Services provide location transparency. A service name can identify multiple database instances, and an instance can belong to multiple services. Several database features use services for an Oracle RAC database:
This section includes the following topics:
Resource profiles are automatically created when you define a service. A resource profile describes how Oracle Clusterware should manage the service and which instance the service should failover to if the preferred instance stops. Resource profiles also define service dependencies for the instance and the database. Due to these dependencies, if you stop a database, then the instances and services are automatically stopped in the correct order.
Services are integrated with Oracle Resource Manager, which enables you to restrict the resources that users use to connect to an instance by using a service. Oracle Resource Manager enables you to map a consumer group to a service so that users who connect to an instance using that service are members of the specified consumer group. Oracle Resource Manager operates at an instance level.
The metric data generated by Automatic Workload Repository (AWR) is organized into various groups, such as event, event class, session, service, and tablespace metrics. Typically, you view the AWR data using Oracle Enterprise Manager or AWR reports.
Oracle Database Performance Tuning Guide for more information about generating and viewing AWR reports
By default, in an Oracle RAC environment, a SQL statement executed in parallel can run across all of the nodes in the cluster. For this cross-node or inter-node parallel execution to perform well, the interconnect in the Oracle RAC environment must be sized appropriately because inter-node parallel execution may result in a lot of interconnect traffic. To limit inter-node parallel execution, you can control parallel execution in an Oracle RAC environment using the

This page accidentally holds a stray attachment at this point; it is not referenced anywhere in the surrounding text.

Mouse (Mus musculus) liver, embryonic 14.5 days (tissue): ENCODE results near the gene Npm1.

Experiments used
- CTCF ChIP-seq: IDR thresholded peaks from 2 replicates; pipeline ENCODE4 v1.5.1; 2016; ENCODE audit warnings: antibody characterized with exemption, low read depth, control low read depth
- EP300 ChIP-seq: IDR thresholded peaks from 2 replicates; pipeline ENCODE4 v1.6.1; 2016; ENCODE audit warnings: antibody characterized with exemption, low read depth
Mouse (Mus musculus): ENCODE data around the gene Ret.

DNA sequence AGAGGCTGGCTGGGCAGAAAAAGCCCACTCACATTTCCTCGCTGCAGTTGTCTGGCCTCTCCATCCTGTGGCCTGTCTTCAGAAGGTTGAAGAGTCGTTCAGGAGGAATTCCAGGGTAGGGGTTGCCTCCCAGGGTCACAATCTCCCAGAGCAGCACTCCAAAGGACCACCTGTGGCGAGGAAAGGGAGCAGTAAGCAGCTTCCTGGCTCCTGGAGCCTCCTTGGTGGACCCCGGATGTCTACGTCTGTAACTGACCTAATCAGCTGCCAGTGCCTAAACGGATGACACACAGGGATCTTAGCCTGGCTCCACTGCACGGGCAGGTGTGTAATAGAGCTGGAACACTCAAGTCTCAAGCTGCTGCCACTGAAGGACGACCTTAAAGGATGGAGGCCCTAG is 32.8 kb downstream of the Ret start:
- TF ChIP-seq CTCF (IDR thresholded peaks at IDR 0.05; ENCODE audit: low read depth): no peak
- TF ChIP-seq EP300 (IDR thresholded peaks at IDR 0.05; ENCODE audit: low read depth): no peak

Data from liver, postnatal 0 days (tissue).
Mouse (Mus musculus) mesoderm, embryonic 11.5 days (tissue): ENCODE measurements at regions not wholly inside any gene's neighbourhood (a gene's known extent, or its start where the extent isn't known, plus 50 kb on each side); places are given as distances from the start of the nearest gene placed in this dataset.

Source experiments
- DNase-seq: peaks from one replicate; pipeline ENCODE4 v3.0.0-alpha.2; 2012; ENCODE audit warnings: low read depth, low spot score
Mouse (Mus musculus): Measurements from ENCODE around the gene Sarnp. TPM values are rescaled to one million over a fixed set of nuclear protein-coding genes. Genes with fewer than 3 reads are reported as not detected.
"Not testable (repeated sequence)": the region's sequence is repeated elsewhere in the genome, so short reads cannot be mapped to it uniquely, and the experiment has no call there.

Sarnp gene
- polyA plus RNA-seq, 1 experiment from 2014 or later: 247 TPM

PARALLEL_FORCE_LOCAL initialization parameter. By setting this parameter to
TRUE, the parallel execution servers can only execute on the same Oracle RAC node where the SQL statement was started.
Services are used to limit the number of instances that participate in a parallel SQL operation. When the default database service is used, the parallel SQL operation can run on all available instances. You can create any number of services, each consisting of one or more instances. When a parallel SQL operation is started, the parallel execution servers are only spawned on instances which offer the specified service used in the initial database connection.
PARALLEL_INSTANCE_GROUP is an Oracle RAC parameter that, when used with services, lets you restrict parallel query operations to a limited number of instances.To restrict parallel query operations to a limited number of instances, set the
PARALLEL_INSTANCE_GROUP initialization parameter to the name of a service. This does not affect other parallel operations such as parallel recovery or the processing of
Oracle Streams takes advantage of Oracle RAC features in many ways. When Oracle Streams is configured in an Oracle RAC environment, each queue table has an owning instance. If the instance that hosts a queue table fails, another instance in the Oracle RAC database becomes the owning instance for the queue table, allowing Oracle Streams to continue operating.
Also, on an Oracle RAC database, a service is created for each buffered queue. This service always runs on the owner instance of the destination queue and follows the ownership of this queue if the ownership switches because of instance startup, instance shutdown, and so on. This service is used by queue-to-queue propagations.
Oracle Streams Concepts and Administration for more information